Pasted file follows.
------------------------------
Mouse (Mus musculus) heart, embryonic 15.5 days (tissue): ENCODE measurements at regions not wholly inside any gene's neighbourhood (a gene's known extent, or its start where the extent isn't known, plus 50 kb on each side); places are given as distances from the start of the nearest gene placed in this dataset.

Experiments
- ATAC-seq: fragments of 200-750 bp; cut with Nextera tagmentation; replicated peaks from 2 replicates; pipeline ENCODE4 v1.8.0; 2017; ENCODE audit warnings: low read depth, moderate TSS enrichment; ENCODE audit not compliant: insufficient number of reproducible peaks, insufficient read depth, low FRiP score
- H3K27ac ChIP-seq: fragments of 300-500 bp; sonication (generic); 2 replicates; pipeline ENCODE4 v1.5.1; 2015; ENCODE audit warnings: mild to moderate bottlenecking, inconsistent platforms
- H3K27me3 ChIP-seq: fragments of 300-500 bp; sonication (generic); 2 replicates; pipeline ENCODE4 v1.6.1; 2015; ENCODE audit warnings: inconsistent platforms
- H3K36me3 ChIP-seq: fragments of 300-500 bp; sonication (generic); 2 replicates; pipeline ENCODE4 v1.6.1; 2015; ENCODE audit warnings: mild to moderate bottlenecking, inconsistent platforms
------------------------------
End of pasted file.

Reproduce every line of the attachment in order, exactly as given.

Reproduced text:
Mouse (Mus musculus) heart, embryonic 15.5 days (tissue): ENCODE measurements at regions not wholly inside any gene's neighbourhood (a gene's known extent, or its start where the extent isn't known, plus 50 kb on each side); places are given as distances from the start of the nearest gene placed in this dataset.

Experiments
- ATAC-seq: fragments of 200-750 bp; cut with Nextera tagmentation; replicated peaks from 2 replicates; pipeline ENCODE4 v1.8.0; 2017; ENCODE audit warnings: low read depth, moderate TSS enrichment; ENCODE audit not compliant: insufficient number of reproducible peaks, insufficient read depth, low FRiP score
- H3K27ac ChIP-seq: fragments of 300-500 bp; sonication (generic); 2 replicates; pipeline ENCODE4 v1.5.1; 2015; ENCODE audit warnings: mild to moderate bottlenecking, inconsistent platforms
- H3K27me3 ChIP-seq: fragments of 300-500 bp; sonication (generic); 2 replicates; pipeline ENCODE4 v1.6.1; 2015; ENCODE audit warnings: inconsistent platforms
- H3K36me3 ChIP-seq: fragments of 300-500 bp; sonication (generic); 2 replicates; pipeline ENCODE4 v1.6.1; 2015; ENCODE audit warnings: mild to moderate bottlenecking, inconsistent platforms